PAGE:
According to tradition, around AD 1000, an Ethiopian goatsman named Kaldi observed his herd becoming much more energetic after munching on the bright red berries of a certain bush – the coffee plant – Coffea arabica. Intrigued, Kaldi tried a few himself and experienced the energy buzz we’re all familiar with. His exhilaration prompted him to bring the berries to an Islamic holy man in a nearby monastery. But the holy man disapproved of their use and threw them into a fire, from which an enticing aroma billowed. The roasted beans were quickly raked from the embers, ground up, and dissolved in hot water, yielding the world’s first cup of coffee. Amazed by the invigorating power of the beans, he spread the word and before long everyone was at it.
However it was the Ottoman Turks who truly popularised coffee as a drink. They imported it to Constantinople in the 1400s and opened Kiva Han, the first recorded coffee shop.
In 1930 Max Morgnethaler, a Nestle employee, searched for ways to make a coffee that would be quick and easy yet still capture the flavour of coffee poured from a percolator. Prior to this, many rather unsuccessful attempts to develop instant coffee had been made. First came distilled coffee essence in liquid form, which failed because, quite simply, it couldn’t retain the flavour of coffee. Later attempts included grinding the beans to an extra fine powder in the hope that it would dissolve, but this was a failure too. Rather than dissolving, the ground coffee only formed a thick film on the surface of the hot water. Something cleverer had to be done. The coffee needed to be fully dissolvable.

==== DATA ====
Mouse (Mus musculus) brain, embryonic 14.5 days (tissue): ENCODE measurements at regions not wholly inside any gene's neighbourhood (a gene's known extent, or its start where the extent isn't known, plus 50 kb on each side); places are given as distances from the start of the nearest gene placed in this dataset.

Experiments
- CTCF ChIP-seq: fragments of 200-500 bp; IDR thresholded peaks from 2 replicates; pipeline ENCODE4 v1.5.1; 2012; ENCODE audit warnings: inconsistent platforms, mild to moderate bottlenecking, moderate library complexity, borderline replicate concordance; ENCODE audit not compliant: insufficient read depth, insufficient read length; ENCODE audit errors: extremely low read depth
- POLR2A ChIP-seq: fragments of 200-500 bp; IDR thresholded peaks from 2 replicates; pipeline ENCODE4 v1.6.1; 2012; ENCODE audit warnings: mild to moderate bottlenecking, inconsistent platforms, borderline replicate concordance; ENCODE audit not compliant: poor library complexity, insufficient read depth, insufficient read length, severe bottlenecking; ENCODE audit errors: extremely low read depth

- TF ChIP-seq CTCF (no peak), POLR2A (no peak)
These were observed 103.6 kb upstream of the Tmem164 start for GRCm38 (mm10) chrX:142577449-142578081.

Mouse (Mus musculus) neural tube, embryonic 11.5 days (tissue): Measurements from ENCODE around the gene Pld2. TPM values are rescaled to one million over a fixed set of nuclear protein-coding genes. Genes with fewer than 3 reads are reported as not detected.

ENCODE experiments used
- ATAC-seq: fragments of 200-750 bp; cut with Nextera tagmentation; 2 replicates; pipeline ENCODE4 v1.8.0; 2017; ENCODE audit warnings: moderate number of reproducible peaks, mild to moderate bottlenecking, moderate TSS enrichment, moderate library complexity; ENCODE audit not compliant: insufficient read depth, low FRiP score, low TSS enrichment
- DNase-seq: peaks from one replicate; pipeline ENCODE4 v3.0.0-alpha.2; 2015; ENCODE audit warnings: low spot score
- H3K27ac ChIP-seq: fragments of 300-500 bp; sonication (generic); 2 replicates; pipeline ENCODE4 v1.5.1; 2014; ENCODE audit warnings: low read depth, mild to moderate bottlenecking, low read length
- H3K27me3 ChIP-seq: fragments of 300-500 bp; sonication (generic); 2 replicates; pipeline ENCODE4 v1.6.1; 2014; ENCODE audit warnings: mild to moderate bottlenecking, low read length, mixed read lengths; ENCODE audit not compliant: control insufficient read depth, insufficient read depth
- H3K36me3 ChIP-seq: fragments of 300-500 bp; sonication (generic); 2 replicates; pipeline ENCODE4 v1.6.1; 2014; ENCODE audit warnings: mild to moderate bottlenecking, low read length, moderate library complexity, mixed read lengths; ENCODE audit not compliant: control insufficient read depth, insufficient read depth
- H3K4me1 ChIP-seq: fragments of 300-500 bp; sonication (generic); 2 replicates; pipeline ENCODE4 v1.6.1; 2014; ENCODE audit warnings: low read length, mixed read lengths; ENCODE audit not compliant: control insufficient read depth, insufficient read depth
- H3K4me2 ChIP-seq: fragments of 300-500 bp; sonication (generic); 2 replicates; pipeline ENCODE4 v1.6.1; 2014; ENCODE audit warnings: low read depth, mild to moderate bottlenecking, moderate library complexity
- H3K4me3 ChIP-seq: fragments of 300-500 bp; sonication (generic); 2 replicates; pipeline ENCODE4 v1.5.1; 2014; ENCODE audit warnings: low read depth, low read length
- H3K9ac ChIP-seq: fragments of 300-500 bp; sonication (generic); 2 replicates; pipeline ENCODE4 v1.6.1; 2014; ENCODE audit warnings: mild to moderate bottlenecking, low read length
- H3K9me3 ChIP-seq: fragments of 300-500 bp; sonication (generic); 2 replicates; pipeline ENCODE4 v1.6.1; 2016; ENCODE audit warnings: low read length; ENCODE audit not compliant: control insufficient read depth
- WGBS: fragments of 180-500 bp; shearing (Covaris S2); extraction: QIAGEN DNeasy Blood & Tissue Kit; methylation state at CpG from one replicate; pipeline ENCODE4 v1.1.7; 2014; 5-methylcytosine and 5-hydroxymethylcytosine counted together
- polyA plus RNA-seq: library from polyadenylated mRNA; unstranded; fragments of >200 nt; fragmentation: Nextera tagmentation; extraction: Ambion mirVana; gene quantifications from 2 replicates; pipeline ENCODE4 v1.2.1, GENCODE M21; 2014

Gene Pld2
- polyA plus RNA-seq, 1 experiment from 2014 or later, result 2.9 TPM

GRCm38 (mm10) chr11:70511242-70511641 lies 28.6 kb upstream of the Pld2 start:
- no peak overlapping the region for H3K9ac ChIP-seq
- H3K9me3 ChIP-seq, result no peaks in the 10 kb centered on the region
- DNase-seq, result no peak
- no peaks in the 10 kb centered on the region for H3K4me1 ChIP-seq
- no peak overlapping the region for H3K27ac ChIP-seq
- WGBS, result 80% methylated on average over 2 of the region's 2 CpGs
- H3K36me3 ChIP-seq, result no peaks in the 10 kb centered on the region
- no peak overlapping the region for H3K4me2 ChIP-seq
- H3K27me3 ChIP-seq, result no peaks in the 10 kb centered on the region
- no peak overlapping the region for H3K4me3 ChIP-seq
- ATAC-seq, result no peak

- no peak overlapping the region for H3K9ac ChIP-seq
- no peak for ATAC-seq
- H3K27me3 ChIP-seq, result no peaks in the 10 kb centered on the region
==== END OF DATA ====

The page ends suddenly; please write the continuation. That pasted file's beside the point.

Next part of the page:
In 1938, Nestle embraced the idea of spray-drying. This involved spraying fresh coffee into the top of a tower where a large supply of hot air would instantly dry it into droplets. The coffee droplets were then rendered into granules. Spray-drying was an improvement on previous methods, but in the early 1960s Nestle began selling a further-improved instant coffee that we still enjoy today – freeze-dried instant coffee. Freeze-drying is a sophisticated, multi-stage technique used in many fields such as pharmacy. It was found that coffee could be frozen into thin sheets, which could then be ground into particles. Once subjected to a vacuum, these particles left granules of pure, dissolvable coffee, flavour intact.
Nescafe produced Blend 37 – the first instant freeze-dried coffee – in 1923. But why ’37’ ? According to Nescafe, its so named because racing driver Didier Cambresson drank nothing but Nescafe coffee to keep him going during the gruelling 24- hour Le Mans motor race. Driving solo because his race partner didn’t turn up, he came 37th in car 37
Quintessentially Italian, the single black espresso shot forms the basis of any “grande-decaf-skinny- soya-mocha-type” fancy business one may find in today’s chain coffee houses. As suggested by the name, espresso came about from one Italian engineer Achille Gaggias need for a speedy coffee hit. His 1938 spring piston lever machine pumped not quite boiling water through ground coffee very quickly eliminating the opportunity for the bitter taste to contaminate it. One pull of the lever ensured a perfect, quick coffee and, once patented, the espresso machine became beloved of cafe owners all over Italy, and then the world.